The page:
Say it again: prayer.
Hear how the sound
is like a bird opening
its wings and lifting
into the air.
Assurances sent in e-mails,
in phone calls, we’re praying.
Prayer on your neighbor’s front porch,
prayer at the bedside, down on your knees
prayer in the chapel, your family’s
faith reaching all around you.
Hope delivered in all manner
of expressions, even
my sister writes,
I am holding you both
in my heart.
My niece texts
I so, so, so wish I could be there.
Everyone in unison hoping
for you to be free from harm,
for you to manage the course from here.
When the World’s Fair
came to the borough of Queens,
I was ten-years-old
and my parents decided
to take us there on the train.
We never went anywhere-not
a museum or a movie theatre,
or an amusement park.
My mother, although she studied art
was struck dumb by depression,
silent in the front seat of the car.
My father climbed telephone poles
for a living, a simple man,
like St. Joseph the carpenter.
He spent that hard earned money
on a Catholic education for his children.
I remember it now as if it’s a movie—
an aerial shot of a young girl
in a pink shift dress
gliding along on a conveyor belt
passing in front of the Pieta, a famous
statue carved from one block of white marble.
A statue with folds and folds of fabric,
two heads, two bodies in relation—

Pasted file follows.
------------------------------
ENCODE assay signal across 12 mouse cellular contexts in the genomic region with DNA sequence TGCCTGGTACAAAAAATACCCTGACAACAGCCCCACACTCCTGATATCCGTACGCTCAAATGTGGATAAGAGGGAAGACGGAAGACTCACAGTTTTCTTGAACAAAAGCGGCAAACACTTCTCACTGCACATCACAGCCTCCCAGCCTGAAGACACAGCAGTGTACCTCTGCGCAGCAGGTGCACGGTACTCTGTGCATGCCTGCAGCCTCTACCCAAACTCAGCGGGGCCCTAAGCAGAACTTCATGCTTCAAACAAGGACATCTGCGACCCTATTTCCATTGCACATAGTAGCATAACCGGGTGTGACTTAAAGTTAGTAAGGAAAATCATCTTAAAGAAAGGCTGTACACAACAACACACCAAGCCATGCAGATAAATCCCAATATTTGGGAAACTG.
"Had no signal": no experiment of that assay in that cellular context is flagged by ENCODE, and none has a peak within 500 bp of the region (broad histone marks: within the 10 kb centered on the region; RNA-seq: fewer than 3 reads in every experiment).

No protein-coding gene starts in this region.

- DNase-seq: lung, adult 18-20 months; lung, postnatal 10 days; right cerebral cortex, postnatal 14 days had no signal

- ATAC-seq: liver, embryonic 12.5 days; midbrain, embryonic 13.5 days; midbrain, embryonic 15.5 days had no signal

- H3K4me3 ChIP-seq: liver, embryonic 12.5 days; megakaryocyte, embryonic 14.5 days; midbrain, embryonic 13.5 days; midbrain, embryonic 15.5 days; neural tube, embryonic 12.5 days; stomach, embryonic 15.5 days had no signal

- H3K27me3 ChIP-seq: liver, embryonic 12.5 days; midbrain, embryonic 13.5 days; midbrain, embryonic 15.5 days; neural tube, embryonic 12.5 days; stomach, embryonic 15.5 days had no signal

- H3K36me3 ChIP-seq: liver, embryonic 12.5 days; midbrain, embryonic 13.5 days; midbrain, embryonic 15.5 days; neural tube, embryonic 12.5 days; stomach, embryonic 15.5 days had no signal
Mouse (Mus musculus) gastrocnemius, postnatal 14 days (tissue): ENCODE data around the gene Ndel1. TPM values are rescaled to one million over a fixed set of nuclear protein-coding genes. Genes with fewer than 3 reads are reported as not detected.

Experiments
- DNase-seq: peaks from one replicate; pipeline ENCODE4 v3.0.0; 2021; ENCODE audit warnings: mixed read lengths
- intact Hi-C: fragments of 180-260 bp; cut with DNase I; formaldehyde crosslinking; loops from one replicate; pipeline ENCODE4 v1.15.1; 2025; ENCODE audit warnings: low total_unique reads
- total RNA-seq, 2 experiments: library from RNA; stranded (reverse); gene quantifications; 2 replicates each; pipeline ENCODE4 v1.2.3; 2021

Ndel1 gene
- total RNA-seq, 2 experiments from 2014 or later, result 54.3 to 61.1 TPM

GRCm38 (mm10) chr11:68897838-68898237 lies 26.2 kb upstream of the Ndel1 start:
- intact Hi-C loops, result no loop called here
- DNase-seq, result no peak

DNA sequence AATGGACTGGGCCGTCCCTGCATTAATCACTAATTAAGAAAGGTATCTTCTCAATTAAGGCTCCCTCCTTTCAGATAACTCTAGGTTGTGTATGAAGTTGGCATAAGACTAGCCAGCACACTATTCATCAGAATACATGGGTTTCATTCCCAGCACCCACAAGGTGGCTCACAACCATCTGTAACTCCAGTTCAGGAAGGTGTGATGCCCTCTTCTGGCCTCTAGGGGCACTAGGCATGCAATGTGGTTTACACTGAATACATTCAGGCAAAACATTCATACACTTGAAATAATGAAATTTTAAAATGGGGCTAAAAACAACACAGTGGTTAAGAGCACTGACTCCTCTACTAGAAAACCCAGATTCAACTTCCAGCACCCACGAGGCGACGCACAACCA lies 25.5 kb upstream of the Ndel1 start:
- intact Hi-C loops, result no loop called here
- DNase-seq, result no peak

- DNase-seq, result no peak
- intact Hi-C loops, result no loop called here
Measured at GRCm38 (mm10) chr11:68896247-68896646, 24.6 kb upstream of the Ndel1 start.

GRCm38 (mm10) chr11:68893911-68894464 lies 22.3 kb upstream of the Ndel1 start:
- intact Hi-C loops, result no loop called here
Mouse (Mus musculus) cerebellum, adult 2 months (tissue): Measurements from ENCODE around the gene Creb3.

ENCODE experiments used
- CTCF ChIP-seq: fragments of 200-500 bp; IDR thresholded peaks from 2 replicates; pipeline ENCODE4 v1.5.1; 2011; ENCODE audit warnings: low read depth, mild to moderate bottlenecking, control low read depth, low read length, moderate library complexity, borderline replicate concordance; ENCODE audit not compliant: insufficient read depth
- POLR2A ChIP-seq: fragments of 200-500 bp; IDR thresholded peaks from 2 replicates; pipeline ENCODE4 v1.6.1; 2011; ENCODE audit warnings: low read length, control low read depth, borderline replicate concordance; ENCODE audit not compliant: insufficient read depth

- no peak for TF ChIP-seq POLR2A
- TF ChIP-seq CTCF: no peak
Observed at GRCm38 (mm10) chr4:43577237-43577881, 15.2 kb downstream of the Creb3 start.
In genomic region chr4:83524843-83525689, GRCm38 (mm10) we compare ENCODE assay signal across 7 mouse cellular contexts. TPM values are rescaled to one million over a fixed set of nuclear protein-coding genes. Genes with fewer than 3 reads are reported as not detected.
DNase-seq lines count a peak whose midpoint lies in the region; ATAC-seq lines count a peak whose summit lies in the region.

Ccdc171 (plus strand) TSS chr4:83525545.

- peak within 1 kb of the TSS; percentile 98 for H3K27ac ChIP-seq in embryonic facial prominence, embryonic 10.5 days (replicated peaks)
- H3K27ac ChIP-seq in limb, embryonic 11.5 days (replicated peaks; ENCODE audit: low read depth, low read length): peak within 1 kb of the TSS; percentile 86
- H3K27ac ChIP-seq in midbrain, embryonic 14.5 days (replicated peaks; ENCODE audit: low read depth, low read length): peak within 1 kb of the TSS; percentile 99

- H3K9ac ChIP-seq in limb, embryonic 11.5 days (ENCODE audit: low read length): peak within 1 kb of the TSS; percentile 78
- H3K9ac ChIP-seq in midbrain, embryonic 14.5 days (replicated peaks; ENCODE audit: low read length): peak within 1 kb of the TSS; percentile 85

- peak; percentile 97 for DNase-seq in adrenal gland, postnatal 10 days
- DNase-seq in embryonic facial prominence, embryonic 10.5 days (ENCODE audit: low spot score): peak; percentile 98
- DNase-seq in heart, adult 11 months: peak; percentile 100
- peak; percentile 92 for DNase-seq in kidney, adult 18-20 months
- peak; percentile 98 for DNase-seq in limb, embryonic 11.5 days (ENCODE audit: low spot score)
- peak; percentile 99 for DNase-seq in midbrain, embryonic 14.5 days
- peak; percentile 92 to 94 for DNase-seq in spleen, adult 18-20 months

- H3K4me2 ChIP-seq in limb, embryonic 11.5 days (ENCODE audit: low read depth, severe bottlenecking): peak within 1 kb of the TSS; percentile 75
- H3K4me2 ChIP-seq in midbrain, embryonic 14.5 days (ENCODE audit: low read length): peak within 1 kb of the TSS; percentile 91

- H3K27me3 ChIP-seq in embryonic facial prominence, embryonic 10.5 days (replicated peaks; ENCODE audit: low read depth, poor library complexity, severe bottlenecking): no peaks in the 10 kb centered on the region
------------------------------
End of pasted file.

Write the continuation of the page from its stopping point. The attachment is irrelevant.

his knees on her knees, her other hand
held out as if to ask, What do you make
of this? Marble made flesh and into ribs,
Christ’s head thrown back,
the agony of death.
And then it was gone,
I had already passed it.
I wanted to go back,
to be lifted up once again.
Slap in the Face
Daddy, I loved your sweet devotion to me.
At a 2nd grade parent-teacher conference
in my Catholic school you saw a bulletin
board sign: Smile, God Loves You.
You said that to me on countless days
while I sheltered in your arms
sharing your head-of-the-table
In high school I was scornful
of how we lived in such a tight circle—
never going anywhere, needing permission
to sneeze it seemed. I fought with Mother.
I was sullen and bitter, I saw how
nothing ever got brighter.
I was already planning my escape.
She started a harangue for anyone who
would listen, but it ended with a direct
address to you, busy making a sandwich in the kitchen:
Do you hear how she speaks to me?
She would exact her pound of flesh.
I came around the corner and made contact
with your open hand that slapped me fiercely
on my cheek, on my face–
the face of the beloved child that God made smile.
Christine Higgins is the author of the full-length collection, Hallow (Cherry Grove, 2020). Her latest chapbook, Hello Darling, was the second-place winner in the 2019 Poetry Box competition. Her work has appeared in Pequod, America, Windhover, Naugatuck River Review, and PMS (poemmemoirstory) She is the recipient of two Maryland State Arts Council Awards for both poetry and non-fiction. Higgins is a McDowell Colony Fellow and a graduate of The Johns Hopkins University Writing Seminars. You can visit her website at: www.christinehigginswriter.com.
Photo Credit: “Day 2- Rome. St. Peter’s Basilica” by april, via Flickr.com.